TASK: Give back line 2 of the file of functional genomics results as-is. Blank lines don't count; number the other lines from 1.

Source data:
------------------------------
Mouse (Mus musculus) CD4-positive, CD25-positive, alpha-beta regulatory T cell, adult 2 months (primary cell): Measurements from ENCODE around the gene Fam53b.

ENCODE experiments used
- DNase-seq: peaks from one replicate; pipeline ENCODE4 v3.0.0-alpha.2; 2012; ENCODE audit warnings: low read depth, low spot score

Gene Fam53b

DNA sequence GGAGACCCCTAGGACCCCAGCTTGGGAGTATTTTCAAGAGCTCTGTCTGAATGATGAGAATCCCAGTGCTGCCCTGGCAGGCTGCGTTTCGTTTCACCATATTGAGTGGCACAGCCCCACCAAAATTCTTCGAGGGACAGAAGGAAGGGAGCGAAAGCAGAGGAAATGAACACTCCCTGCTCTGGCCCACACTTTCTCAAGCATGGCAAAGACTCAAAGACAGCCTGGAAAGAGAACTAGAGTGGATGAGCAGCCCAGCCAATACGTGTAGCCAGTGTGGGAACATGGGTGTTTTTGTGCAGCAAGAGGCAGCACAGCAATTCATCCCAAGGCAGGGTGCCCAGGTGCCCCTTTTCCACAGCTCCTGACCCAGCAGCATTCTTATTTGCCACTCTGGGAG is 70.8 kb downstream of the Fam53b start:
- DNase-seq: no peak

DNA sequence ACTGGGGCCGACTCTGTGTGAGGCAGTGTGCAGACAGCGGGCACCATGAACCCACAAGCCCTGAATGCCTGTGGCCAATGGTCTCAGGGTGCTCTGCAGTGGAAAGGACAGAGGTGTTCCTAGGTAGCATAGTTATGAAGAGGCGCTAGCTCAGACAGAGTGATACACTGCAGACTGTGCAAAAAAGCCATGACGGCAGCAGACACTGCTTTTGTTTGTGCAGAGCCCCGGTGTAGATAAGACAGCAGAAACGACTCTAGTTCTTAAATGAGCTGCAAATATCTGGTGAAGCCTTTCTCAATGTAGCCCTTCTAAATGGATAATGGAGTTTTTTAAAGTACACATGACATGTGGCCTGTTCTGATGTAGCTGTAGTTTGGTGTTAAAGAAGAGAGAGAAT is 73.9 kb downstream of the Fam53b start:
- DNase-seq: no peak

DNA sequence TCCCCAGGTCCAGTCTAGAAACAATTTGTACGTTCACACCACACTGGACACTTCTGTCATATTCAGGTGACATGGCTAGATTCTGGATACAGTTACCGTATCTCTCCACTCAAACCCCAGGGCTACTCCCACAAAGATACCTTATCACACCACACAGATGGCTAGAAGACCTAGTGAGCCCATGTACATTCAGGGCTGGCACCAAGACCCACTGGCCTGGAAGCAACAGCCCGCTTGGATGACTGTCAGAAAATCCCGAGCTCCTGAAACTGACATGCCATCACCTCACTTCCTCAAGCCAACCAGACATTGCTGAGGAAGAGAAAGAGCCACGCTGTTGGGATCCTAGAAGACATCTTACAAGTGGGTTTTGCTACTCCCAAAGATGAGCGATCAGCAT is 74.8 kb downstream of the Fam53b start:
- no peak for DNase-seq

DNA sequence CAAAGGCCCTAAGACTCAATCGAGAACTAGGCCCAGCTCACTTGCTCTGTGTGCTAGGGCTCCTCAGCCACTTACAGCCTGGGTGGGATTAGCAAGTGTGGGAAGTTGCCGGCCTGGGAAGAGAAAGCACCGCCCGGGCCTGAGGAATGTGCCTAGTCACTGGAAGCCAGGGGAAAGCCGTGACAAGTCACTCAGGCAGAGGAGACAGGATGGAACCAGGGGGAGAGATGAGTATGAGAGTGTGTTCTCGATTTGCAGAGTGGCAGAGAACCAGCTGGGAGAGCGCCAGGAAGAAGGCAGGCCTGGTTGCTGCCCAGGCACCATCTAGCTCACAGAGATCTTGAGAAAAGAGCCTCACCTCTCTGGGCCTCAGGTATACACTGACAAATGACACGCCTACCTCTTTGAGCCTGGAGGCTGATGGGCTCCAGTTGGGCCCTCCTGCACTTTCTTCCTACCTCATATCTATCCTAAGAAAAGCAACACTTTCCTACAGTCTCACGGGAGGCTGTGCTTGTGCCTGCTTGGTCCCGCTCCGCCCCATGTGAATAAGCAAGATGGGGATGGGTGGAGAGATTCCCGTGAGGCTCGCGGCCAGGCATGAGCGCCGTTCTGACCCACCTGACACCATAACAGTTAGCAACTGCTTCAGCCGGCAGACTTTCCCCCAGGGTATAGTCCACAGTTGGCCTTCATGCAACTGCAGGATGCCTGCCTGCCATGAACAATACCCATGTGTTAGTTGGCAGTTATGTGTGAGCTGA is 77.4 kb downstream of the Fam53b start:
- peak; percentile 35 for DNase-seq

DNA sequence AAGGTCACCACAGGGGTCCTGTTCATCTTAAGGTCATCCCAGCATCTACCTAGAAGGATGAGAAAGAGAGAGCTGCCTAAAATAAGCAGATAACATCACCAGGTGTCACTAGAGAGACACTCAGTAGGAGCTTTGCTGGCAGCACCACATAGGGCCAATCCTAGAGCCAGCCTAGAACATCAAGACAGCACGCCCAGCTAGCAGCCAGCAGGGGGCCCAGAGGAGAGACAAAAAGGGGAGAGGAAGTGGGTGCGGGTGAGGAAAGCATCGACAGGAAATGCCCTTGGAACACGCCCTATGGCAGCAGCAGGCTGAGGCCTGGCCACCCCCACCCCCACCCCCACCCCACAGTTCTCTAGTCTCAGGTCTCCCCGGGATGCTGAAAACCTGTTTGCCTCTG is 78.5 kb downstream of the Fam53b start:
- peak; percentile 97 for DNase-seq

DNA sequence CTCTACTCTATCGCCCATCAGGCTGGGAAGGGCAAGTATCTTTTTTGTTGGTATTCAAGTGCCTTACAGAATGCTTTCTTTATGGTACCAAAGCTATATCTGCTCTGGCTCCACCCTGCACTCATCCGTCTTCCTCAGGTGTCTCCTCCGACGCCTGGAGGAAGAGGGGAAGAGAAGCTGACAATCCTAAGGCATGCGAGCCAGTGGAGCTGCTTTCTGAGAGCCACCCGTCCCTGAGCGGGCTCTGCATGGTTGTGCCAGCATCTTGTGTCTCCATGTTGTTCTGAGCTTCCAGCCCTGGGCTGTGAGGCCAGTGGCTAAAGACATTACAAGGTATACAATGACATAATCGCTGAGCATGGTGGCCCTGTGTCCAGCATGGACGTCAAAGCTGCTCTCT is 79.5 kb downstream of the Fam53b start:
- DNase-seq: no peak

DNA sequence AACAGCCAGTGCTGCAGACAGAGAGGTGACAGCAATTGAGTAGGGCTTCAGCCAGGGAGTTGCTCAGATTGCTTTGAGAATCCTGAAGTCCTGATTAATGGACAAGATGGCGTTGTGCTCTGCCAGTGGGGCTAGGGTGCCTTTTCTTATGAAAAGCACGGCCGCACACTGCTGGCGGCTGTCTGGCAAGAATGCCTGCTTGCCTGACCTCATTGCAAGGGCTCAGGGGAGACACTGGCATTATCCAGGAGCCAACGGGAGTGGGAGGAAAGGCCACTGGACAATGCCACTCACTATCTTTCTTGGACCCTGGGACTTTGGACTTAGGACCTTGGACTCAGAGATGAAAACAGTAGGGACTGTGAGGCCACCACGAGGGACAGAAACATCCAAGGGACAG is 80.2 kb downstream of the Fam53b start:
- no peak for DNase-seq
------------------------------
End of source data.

ENCODE experiments used